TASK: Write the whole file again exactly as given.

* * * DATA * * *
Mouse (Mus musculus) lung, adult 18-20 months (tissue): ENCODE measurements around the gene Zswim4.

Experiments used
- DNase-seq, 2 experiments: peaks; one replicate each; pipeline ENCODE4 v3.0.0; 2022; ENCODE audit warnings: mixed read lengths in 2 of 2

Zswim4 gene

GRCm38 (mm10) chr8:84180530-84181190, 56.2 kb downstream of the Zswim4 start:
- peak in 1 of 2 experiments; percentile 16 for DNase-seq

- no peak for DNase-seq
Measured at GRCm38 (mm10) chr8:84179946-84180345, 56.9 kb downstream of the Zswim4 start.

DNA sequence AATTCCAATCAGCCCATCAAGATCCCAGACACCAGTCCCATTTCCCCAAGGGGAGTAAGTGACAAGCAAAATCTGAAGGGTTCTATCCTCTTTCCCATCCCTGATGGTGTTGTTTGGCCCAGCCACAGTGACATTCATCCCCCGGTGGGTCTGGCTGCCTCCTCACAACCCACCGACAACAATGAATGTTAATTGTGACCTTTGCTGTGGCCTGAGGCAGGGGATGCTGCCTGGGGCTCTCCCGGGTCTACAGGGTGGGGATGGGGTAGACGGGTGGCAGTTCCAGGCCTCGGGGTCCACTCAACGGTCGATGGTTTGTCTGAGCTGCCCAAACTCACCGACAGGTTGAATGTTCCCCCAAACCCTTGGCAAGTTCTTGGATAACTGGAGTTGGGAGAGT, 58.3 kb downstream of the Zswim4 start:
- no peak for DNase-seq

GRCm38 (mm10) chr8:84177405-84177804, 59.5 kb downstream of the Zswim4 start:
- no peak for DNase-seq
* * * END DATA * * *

Mouse (Mus musculus) lung, adult 18-20 months (tissue): ENCODE measurements around the gene Zswim4.

Experiments used
- DNase-seq, 2 experiments: peaks; one replicate each; pipeline ENCODE4 v3.0.0; 2022; ENCODE audit warnings: mixed read lengths in 2 of 2

Zswim4 gene

GRCm38 (mm10) chr8:84180530-84181190, 56.2 kb downstream of the Zswim4 start:
- peak in 1 of 2 experiments; percentile 16 for DNase-seq

- no peak for DNase-seq
Measured at GRCm38 (mm10) chr8:84179946-84180345, 56.9 kb downstream of the Zswim4 start.

DNA sequence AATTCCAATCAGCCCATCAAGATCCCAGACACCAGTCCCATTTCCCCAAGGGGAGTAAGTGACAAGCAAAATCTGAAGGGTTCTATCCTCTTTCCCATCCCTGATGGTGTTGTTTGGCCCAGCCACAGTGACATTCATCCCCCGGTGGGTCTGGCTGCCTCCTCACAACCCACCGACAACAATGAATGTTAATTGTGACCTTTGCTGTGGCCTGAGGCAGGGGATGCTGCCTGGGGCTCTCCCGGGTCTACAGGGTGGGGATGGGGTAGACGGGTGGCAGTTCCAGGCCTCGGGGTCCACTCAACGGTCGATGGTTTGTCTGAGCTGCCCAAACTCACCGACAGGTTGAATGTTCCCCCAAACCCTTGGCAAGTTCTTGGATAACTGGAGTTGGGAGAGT, 58.3 kb downstream of the Zswim4 start:
- no peak for DNase-seq

GRCm38 (mm10) chr8:84177405-84177804, 59.5 kb downstream of the Zswim4 start:
- no peak for DNase-seq